Azure’s CycleCloud provides self-service cluster provisioning and management capability directly to engineers without adding any overhead to IT. UberCloud created custom web interfaces in CycleCloud to provide these on-demand resources to engineers based on FLSmidth’s consumption rules built into the system.  The team created: resource groups; 1 TB centralized storage account for storing test cases and shared files; head node, compute nodes, visualization nodes; container registry as resource group; and a license server. Finally, resources in the India cluster were created.

Application: FLSmidth

One of FLSmidth’s major applications is the simulation of the JETFLEX kiln burner, which offers maximal flexibility for solid pulverized and alternative fuel firing, with a unique design utilizing fixed or rotatable rectangular jet air nozzles, see Fig. 3. Fast and easy shipping keeps initial costs low, while a common solid fuel channel reduces usage of cold fuel-conveying air.

The JETFLEX burner is a highly flexible kiln burner, designed to produce the best flame shape at lowest NOx emissions for various fuel types and operating conditions. It fires rotary kilns (‘ovens’) with pulverised coal or coke, oil, natural gas, or any mixture of these fuels. Alternative fuel firing of plastic chips, wood chips and sewage sludge can also occur through the same common fuel channel. The JETFLEX burner is available for any fuel combination and maximum capacity ranging from 10 to 250 MW, catering for even the largest of rotary kilns. The primary air supply to the kiln burner enables a flame momentum of 7 N/MW up to 11 N/MW.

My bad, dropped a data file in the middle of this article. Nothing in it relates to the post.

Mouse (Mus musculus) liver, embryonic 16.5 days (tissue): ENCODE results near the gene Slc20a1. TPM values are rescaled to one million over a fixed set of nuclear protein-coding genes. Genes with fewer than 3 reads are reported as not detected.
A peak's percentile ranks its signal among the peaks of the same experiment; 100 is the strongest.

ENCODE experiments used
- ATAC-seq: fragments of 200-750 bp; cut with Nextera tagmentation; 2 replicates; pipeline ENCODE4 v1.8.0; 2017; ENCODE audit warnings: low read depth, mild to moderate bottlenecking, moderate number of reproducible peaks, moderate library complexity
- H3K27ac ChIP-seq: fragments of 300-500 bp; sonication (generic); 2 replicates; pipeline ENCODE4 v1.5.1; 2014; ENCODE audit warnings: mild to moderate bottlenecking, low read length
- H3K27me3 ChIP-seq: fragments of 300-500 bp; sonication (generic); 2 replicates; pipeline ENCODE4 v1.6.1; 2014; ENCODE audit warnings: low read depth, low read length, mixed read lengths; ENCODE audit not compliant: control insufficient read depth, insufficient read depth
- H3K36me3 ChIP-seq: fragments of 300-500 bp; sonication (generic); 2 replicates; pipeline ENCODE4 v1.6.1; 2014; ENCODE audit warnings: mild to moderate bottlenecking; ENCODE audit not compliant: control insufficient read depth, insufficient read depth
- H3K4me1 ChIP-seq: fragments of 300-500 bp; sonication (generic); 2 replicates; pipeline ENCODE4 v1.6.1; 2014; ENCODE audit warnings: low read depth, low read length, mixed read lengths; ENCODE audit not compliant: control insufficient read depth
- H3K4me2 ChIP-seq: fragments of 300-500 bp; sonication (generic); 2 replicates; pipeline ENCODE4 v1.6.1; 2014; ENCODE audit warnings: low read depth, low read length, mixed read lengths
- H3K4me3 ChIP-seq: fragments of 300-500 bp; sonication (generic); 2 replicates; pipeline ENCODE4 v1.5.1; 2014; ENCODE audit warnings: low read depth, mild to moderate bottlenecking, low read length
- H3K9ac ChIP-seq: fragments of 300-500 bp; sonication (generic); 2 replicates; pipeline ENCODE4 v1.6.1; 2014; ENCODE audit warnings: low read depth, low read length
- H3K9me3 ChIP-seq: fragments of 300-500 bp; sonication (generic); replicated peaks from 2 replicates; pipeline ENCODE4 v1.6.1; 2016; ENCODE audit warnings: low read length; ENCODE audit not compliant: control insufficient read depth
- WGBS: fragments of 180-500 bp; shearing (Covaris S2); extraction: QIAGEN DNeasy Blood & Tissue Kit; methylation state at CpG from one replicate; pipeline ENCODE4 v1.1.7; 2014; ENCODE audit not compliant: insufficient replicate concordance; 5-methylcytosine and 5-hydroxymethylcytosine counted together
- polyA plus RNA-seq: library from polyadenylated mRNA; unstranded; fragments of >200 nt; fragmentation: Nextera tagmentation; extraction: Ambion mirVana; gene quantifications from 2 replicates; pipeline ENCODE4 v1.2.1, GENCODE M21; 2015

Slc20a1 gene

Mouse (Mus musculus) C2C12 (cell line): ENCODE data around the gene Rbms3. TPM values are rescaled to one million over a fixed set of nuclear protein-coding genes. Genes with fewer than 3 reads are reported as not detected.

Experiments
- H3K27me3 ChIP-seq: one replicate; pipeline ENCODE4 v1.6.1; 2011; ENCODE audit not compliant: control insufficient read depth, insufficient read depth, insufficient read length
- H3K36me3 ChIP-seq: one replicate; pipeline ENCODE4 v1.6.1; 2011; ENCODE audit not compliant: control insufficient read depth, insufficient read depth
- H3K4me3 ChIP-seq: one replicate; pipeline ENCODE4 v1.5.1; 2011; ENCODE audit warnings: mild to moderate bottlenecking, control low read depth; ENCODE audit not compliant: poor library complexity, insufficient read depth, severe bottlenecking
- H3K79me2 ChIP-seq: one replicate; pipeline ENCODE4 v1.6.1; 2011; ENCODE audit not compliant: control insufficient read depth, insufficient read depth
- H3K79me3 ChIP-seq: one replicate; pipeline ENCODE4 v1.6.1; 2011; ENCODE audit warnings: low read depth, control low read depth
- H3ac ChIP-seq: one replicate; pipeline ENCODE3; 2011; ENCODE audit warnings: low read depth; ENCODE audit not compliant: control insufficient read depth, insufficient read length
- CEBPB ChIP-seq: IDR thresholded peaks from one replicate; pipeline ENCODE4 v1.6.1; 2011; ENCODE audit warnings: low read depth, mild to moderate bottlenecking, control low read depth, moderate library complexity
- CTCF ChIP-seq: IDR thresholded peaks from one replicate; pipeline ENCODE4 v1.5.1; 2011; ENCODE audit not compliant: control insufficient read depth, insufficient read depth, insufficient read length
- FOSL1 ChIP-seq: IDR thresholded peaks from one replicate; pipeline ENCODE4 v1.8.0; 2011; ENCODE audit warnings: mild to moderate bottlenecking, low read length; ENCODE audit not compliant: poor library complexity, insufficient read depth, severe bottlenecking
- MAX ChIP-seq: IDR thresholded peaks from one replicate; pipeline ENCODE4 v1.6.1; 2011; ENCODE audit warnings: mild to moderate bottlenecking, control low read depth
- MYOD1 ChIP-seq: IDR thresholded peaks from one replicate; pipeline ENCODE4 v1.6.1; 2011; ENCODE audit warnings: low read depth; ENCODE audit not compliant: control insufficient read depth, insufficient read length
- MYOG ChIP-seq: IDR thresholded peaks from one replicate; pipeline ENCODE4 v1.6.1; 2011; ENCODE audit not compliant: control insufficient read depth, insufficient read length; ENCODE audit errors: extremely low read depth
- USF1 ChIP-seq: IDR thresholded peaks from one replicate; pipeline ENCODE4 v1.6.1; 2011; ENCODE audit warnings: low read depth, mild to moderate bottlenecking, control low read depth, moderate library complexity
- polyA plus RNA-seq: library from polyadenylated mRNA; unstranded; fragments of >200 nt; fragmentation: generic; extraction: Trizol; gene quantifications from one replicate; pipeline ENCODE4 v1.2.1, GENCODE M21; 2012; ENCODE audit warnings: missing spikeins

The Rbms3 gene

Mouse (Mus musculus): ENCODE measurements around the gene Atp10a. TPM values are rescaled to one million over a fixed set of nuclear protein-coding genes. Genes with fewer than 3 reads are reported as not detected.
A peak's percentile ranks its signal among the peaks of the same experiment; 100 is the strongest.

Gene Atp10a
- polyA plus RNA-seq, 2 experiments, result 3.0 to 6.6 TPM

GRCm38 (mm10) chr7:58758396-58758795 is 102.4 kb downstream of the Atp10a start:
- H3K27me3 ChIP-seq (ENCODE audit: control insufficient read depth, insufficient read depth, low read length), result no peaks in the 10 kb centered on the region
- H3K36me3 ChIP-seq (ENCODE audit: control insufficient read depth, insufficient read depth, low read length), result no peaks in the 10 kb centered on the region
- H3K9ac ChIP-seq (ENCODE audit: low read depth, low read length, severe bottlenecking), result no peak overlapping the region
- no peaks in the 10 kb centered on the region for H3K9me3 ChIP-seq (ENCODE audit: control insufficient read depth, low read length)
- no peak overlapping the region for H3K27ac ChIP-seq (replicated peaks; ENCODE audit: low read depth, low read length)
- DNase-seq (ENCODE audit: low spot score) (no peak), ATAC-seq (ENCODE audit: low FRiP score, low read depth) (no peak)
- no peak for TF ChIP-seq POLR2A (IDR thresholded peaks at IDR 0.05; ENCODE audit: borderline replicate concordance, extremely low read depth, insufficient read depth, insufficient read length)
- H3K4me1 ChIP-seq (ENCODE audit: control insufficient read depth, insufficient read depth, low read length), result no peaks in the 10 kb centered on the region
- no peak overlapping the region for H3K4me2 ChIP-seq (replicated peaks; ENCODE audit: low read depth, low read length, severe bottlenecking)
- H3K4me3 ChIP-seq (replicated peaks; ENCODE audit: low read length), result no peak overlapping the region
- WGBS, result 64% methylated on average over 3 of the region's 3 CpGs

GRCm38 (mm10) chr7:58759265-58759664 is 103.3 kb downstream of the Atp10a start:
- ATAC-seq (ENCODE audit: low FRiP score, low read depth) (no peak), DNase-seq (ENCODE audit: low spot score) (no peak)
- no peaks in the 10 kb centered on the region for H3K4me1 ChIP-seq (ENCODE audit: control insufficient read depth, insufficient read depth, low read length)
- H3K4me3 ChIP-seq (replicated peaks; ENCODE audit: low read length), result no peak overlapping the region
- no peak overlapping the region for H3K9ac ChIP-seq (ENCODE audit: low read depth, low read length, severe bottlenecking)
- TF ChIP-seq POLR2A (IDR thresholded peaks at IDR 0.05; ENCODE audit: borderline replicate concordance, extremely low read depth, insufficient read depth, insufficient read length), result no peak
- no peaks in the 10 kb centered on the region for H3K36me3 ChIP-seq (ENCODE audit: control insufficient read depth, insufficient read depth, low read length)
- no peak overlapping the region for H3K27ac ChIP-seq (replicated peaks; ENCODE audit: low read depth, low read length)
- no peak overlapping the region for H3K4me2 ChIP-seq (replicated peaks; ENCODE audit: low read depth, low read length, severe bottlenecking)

Fig. 3: FLSmidth JETFLEX kiln burner. Thesimulation shows a multi-phase Lagrangian CFD calculation, including solid fuel combustion. Image courtesy of UberCloud.

FLSmidth offers two kiln burner models: The standard JETFLEX burner and the JETFLEX PLUS burner. The standard JETFLEX burner has no moving parts, offering easy operation and reliability as fewer parts are exposed to wear. The kiln burner flame shape or momentum is easily controlled by simple regulation of the primary air pressure and flow. If you find a series of optimum kiln burner settings work for you, these can be easily repeated. This improves plant production by enabling smooth transition between production qualities or fuels. For optimum combustion flexibility, JETFLEX PLUS burner offers superior combustion of cost-effective grade fuels, complete flame-forming control and increased fuel retention time. The two design features that characterise the JETFLEX PLUS burner model are rotatable jet air nozzles and a retractable centre pipe for alternative fuel firing. The concentric placement of the rotatable jet air nozzles enables high suspension of the fuel inside the flame. The swirler is the main mechanism for shaping the flame during start-up and daily operation.

Conclusion and Next Steps

During this project, FLSmidth’s engineering applications (Ansys Mechanical, Fluent, CFX, and Rocky DEM) were implemented in Azure HPC and tested in West Europe and Central India datacenters. FLSmidth’s engineering and IT workflows were analyzed to provide the best cloud environment for the engineering processes which also reduces the IT management overheads. Cloud HPC will allow FLSmidth engineers to use simulation applications and vast resources on demand allowing faster results and turnaround time while providing complete control and management to IT. Moving the complete engineering simulations to Azure will provide scalable infrastructure and by keeping data in Azure’s secure data centers will eliminate any delays of data transfer to local systems.

As the result of this project, the HPC Cloud architecture was built and tested successfully. An Enterprise Roll-Out map was created identifying the steps necessary to establish steady-state operation. The next phase will focus on the Enterprise Roll-Out tasks and help FLSmidth complete its cloud migration of the HPC workloads.